As of September 2016 the initiative contained 730 storybooks and 2,754 translations/adaptations. In only two years, 636,803 storybooks were downloaded with an average of 4800 visitors per month, of which 2,800 are new visitors. Further, the Global African Storybook Project has produced 460 translations in 26 languages. Between 30 and 400 African Storybook titles have been republished on a variety of academic and commercial sites.

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Senegal, Guinea-Bissau, Netherlands, France

Coutinho Collection

Professor Roel Coutinho’s collection of 752 photographs contains a variety of scenes of life during wartime, including dances, hospitals, and the PAIGC resistance movement.

Background photo: Wedding party of Francisco Mendes by Roel Coutinho via Wikimedia Commons is licensed CC BY-SA 4.0

Professor Roel Coutinho donated 752 photographs of his medical work from 1973-1974 to the commons, shot during the final years of the struggle for independence in Senegal and Guinea-Bissau against Portuguese colonial rule.

These photographs, originally housed in the Library of the African Studies Center in Leiden, the Netherlands, are a captivating glance into an important piece of rarely discussed African history, one that is vital to the history of the African continent.

The project is newly uploaded to Wikipedia after a successful exposition in Avignon, France in 2013. Its associated metadata can be found on Wikimedia Commons and is shared under a CC BY-SA license.

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Indonesia

Horison

Indonesian literary magazine Horison and CC Indonesia digitize 264 historic back issues from 1960-1990 to be incorporated into school literature curriculum.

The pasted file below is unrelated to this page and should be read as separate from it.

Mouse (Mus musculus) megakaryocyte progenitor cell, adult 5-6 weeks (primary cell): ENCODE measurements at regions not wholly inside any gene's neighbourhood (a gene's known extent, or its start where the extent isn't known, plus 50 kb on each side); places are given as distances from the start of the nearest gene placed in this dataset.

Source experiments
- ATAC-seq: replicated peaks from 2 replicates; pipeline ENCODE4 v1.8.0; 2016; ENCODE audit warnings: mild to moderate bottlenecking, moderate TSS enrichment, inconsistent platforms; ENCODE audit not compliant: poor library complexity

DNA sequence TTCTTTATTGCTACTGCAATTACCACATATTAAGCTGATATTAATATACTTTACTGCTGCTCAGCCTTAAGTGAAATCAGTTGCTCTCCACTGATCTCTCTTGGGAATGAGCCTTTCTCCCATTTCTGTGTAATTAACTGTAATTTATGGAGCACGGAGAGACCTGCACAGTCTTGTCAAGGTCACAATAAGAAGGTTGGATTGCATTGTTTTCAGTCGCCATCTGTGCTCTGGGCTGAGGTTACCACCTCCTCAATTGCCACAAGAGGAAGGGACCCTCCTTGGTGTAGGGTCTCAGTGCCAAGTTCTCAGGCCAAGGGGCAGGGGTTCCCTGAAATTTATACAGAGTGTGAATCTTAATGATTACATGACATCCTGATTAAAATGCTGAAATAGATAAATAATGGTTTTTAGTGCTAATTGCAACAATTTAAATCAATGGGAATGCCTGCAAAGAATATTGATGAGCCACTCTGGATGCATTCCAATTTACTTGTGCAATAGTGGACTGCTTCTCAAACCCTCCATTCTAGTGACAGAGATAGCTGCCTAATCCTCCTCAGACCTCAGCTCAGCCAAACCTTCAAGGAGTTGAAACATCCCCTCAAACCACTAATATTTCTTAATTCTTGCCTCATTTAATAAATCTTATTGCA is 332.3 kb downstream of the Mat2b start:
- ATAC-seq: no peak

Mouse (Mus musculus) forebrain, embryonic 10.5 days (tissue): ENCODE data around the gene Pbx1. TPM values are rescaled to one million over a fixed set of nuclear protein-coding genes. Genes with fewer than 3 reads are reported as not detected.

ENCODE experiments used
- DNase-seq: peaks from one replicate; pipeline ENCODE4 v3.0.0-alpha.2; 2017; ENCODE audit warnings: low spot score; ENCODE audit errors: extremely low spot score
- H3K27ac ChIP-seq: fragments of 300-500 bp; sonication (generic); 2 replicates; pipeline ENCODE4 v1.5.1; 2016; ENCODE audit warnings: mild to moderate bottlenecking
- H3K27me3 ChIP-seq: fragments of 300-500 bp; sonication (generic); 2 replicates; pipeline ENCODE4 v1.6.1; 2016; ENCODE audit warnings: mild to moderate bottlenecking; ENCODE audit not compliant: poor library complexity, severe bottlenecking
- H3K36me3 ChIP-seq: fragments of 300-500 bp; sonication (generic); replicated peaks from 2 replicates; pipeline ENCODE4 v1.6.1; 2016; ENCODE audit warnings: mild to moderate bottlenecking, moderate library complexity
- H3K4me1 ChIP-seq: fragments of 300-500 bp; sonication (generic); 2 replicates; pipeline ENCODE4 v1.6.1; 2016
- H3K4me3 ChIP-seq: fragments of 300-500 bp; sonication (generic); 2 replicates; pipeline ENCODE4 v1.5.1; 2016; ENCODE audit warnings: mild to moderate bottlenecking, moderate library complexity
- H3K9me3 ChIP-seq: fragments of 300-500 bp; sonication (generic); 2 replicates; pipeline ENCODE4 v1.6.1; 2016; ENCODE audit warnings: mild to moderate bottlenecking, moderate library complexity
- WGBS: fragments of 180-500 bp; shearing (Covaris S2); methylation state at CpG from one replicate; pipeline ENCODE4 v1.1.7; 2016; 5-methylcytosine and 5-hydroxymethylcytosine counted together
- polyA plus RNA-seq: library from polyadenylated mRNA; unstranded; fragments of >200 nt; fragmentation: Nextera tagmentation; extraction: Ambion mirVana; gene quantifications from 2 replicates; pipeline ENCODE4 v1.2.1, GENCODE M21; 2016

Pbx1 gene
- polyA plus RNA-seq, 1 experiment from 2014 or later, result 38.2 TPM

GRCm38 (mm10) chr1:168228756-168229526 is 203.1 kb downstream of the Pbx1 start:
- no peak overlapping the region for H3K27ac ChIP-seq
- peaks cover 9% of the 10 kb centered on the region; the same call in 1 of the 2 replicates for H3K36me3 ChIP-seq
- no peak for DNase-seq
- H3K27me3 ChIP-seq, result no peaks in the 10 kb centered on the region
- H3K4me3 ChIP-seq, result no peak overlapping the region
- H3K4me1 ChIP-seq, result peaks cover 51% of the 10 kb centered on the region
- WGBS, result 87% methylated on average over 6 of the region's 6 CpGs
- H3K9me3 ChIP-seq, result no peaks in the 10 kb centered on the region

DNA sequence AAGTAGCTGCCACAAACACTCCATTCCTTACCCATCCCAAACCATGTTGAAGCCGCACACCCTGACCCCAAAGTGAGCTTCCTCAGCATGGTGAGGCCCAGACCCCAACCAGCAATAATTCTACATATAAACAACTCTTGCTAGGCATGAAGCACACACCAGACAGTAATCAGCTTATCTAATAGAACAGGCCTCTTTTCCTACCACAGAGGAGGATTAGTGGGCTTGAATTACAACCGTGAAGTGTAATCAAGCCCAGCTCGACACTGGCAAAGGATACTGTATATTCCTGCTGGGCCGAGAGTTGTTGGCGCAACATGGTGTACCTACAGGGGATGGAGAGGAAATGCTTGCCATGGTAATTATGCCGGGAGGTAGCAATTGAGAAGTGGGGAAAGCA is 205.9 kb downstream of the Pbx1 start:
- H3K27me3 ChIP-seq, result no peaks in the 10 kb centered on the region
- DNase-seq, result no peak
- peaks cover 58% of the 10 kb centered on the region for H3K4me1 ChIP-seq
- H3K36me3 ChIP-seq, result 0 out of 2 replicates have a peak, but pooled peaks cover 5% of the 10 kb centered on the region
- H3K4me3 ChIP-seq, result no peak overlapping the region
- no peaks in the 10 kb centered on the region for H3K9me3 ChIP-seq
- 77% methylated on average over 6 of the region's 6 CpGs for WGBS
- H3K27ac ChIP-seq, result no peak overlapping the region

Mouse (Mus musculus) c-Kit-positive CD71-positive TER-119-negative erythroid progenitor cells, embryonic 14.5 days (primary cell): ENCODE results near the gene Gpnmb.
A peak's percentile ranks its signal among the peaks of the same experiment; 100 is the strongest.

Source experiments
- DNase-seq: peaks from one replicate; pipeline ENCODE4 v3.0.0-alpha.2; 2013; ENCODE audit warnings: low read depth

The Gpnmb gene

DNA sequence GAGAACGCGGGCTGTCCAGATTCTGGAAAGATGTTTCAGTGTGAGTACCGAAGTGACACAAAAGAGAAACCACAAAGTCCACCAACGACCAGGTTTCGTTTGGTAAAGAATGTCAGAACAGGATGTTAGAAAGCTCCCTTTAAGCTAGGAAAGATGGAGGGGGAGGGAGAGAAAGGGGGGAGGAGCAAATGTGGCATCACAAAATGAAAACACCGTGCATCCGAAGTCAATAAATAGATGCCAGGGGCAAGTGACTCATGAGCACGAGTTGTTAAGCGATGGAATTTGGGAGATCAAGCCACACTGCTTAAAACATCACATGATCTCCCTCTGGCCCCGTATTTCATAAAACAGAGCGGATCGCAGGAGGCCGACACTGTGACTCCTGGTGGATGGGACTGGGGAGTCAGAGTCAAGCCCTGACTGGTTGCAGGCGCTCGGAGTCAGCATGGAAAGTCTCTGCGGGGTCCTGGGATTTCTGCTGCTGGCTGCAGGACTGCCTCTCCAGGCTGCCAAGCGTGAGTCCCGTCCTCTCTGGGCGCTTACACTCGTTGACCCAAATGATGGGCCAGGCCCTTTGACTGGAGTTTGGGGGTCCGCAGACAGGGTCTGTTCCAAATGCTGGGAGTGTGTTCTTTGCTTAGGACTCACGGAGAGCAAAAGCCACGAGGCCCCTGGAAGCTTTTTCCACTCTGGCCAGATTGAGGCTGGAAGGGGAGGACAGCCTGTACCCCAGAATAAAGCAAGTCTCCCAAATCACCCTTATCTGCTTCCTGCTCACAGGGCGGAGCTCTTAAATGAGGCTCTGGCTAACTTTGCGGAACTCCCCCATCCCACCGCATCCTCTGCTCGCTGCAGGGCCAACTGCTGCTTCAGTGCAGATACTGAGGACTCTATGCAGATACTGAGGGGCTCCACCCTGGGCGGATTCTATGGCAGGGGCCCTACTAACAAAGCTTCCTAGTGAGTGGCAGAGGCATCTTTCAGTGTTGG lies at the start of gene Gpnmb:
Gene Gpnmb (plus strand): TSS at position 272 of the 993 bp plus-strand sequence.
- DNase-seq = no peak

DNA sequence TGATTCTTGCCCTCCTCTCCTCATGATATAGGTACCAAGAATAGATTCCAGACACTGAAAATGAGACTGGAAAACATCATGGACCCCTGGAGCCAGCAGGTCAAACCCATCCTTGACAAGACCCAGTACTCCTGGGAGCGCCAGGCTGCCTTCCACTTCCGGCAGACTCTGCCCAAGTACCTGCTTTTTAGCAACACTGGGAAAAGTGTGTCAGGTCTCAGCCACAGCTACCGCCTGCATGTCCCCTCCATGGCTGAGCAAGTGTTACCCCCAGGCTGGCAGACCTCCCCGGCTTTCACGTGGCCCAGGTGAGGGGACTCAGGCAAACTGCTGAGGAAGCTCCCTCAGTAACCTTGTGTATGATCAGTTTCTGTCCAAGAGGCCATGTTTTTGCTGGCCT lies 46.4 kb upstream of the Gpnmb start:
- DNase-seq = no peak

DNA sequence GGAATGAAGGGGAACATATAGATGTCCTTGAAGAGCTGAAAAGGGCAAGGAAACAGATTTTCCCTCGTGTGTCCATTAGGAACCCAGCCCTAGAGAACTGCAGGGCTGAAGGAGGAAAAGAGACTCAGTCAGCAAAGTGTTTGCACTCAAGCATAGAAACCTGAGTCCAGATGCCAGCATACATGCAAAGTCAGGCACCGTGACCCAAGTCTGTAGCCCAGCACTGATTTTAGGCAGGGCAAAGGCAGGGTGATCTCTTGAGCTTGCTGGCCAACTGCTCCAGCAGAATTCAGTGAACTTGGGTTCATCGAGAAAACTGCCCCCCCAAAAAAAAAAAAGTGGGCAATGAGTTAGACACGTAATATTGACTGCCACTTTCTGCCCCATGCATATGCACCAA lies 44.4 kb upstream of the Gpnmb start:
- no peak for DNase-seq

Horison Magazine by Horison Magazine is licensed under CC BY-SA 4.0

Wikimedia Indonesia has been working since 2013 to digitize and provide free access to cultural documents in Indonesia, but this year’s agreement with Horison is a landmark in their ability to work with cultural institutions and creators to upload their content and preserve modern Indonesian history using Wikimedia and other cultural content aggregators. The CC Indonesia team worked directly with the editorial board and Wikimedia Indonesia in order to teach them how to upload their materials to Wikimedia as well as educated them about the meaning of CC BY-SA, a permissive license that allows a variety of uses, including remix and commercial use of the archive. Going forward, the team will continue working with Horison to preserve their content.

CC Indonesia’s work proves that ongoing relationships with cultural institutions are vital to the growth of the commons, and that a small group of committed volunteers can do their part to preserve a rich history.

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United States

Dr. Amin Azzam

As part of university course work, Dr. Amin Azzam’s medical students edit and improve CC-licensed Wikipedia articles that are viewed more than 22 million times over the year.

Dr Amin Azzam by Kathleen Krushas is licensed CC BY 4.0
Background photo: Editing Wikipedia for medical school credit – 2016 poster by Amin Azzam, Lane Rasberry, James Heilman, Kingsley Otoide, Jack McCue is licensed CC BY SA 4.0

Supported by the Wiki Education Foundation, Azzam created a course for the UC Berkeley-UCSF Joint Medical Program that encourages and supports medical students in their efforts to edit Wikipedia articles on health-related topics. The impact of these students’ work is described in a research article entitled, “Why Medical Schools Should Embrace Wikipedia: Final-Year Medical Student Contributions to Wikipedia Articles for Academic Credit at One School,” which was published in Academic Medicine, a top academic medical journal.

Medical and health-related articles on Wikipedia are among the top articles viewed by the general public. The articles edited and improved by the medical students in Dr. Azzam’s course were viewed 1.1 million times during the two months that the students were actively editing the articles. The 42 articles have been collectively viewed over 22 million times over the past year.

Azzam’s work established a course based solely on open educational practice, which resulted in new works being added to the commons and existing works being adapted via Wikipedia.

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Lebanon

Maya Zankoul

Popular Lebanese illustrator, webcomic author, and blogger Maya Zankoul spreads the message of the commons through her art, design studio, and video company wezank.